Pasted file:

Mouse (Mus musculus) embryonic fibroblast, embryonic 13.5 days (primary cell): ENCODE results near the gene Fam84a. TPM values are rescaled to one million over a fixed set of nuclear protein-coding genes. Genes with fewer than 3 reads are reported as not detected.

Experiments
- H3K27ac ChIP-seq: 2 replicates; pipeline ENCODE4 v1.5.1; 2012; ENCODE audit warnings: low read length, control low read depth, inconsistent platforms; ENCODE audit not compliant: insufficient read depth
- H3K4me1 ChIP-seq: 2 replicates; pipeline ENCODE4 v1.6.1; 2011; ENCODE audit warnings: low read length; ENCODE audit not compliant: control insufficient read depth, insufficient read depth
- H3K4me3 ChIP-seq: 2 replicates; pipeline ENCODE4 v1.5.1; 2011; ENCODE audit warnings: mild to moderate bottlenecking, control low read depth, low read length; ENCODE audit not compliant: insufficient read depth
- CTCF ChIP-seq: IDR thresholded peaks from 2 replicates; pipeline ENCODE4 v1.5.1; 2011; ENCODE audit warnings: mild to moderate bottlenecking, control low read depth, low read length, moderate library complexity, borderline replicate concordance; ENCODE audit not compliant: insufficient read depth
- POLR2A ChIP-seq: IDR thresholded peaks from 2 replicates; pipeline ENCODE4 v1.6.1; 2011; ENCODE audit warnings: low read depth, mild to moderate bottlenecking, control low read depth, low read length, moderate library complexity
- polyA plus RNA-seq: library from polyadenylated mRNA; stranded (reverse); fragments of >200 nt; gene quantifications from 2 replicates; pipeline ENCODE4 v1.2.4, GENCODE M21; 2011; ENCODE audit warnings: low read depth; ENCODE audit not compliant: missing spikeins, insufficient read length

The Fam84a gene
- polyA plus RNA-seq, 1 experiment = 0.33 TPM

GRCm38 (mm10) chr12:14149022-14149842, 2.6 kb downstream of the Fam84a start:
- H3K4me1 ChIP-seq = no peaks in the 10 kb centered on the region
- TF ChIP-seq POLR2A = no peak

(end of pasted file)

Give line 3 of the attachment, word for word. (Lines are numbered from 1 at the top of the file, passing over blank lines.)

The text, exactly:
- H3K27ac ChIP-seq: 2 replicates; pipeline ENCODE4 v1.5.1; 2012; ENCODE audit warnings: low read length, control low read depth, inconsistent platforms; ENCODE audit not compliant: insufficient read depth